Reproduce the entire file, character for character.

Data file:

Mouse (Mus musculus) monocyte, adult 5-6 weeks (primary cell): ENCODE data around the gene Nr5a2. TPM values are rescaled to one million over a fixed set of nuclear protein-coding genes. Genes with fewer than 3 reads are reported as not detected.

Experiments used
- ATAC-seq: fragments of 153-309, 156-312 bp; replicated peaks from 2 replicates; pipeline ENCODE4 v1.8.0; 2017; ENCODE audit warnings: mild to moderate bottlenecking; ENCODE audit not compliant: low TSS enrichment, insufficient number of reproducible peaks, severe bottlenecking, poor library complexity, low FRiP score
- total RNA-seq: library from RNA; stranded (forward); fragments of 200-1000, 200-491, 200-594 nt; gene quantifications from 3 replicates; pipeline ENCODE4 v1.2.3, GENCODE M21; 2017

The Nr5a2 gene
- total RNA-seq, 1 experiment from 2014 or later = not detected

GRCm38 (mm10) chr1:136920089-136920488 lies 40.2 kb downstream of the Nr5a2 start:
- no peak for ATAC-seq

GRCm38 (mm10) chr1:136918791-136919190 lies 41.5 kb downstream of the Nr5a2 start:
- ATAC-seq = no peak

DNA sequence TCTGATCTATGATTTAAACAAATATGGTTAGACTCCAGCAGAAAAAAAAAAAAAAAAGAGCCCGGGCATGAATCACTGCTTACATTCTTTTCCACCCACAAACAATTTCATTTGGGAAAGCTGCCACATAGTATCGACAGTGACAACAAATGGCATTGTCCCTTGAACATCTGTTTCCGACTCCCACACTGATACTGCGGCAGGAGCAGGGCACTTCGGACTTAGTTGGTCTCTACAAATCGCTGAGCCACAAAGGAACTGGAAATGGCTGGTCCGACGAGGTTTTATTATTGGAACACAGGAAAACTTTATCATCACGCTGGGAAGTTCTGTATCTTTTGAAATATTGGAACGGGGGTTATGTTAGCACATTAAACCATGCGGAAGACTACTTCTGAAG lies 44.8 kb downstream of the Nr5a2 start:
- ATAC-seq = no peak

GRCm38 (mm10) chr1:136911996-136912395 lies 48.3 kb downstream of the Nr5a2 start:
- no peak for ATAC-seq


Mouse (Mus musculus) monocyte, adult 5-6 weeks (primary cell): ENCODE data around the gene Nr5a2. TPM values are rescaled to one million over a fixed set of nuclear protein-coding genes. Genes with fewer than 3 reads are reported as not detected.

Experiments used
- ATAC-seq: fragments of 153-309, 156-312 bp; replicated peaks from 2 replicates; pipeline ENCODE4 v1.8.0; 2017; ENCODE audit warnings: mild to moderate bottlenecking; ENCODE audit not compliant: low TSS enrichment, insufficient number of reproducible peaks, severe bottlenecking, poor library complexity, low FRiP score
- total RNA-seq: library from RNA; stranded (forward); fragments of 200-1000, 200-491, 200-594 nt; gene quantifications from 3 replicates; pipeline ENCODE4 v1.2.3, GENCODE M21; 2017

The Nr5a2 gene
- total RNA-seq, 1 experiment from 2014 or later = not detected

GRCm38 (mm10) chr1:136920089-136920488 lies 40.2 kb downstream of the Nr5a2 start:
- no peak for ATAC-seq

GRCm38 (mm10) chr1:136918791-136919190 lies 41.5 kb downstream of the Nr5a2 start:
- ATAC-seq = no peak

DNA sequence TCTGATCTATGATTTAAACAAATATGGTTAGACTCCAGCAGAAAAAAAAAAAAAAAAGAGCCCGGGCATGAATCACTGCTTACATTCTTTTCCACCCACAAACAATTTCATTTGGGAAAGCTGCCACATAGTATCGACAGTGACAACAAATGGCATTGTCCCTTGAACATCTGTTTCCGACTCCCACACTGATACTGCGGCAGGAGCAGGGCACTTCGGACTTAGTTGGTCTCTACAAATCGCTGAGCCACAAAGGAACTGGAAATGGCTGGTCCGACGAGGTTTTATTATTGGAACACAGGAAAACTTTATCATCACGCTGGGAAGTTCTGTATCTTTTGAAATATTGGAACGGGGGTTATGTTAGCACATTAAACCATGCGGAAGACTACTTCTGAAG lies 44.8 kb downstream of the Nr5a2 start:
- ATAC-seq = no peak

GRCm38 (mm10) chr1:136911996-136912395 lies 48.3 kb downstream of the Nr5a2 start:
- no peak for ATAC-seq